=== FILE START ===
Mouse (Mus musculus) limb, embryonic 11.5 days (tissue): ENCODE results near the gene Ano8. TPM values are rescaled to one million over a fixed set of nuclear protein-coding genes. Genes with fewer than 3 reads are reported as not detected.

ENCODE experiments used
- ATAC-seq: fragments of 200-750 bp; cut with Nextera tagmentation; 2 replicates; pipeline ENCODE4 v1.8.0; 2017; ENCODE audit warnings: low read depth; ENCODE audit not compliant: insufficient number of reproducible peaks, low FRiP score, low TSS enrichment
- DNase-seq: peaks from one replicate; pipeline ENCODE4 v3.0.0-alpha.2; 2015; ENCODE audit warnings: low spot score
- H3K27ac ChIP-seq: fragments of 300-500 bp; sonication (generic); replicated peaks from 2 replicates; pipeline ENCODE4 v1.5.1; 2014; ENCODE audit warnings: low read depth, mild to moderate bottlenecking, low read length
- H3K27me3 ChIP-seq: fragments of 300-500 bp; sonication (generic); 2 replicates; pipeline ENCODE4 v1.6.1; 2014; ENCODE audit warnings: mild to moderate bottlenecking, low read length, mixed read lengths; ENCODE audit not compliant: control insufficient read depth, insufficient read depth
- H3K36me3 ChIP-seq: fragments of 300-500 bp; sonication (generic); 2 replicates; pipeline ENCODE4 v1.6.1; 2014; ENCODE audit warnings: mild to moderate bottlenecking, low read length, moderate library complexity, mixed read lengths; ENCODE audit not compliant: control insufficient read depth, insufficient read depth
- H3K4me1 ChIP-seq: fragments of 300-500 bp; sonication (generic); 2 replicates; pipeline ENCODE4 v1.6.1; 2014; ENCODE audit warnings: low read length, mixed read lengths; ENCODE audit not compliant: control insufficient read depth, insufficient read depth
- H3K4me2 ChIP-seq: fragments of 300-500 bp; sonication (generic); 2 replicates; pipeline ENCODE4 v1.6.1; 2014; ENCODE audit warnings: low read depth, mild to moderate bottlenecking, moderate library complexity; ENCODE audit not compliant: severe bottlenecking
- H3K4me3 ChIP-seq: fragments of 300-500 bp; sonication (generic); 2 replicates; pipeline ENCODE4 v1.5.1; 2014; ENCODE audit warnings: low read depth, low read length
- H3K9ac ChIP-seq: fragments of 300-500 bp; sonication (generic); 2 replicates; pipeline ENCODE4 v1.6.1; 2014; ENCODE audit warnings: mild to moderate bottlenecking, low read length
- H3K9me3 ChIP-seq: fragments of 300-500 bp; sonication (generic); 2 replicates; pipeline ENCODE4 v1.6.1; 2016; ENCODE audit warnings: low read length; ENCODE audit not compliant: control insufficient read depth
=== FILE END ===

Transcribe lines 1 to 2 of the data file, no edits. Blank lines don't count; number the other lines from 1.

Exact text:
Mouse (Mus musculus) limb, embryonic 11.5 days (tissue): ENCODE results near the gene Ano8. TPM values are rescaled to one million over a fixed set of nuclear protein-coding genes. Genes with fewer than 3 reads are reported as not detected.

ENCODE experiments used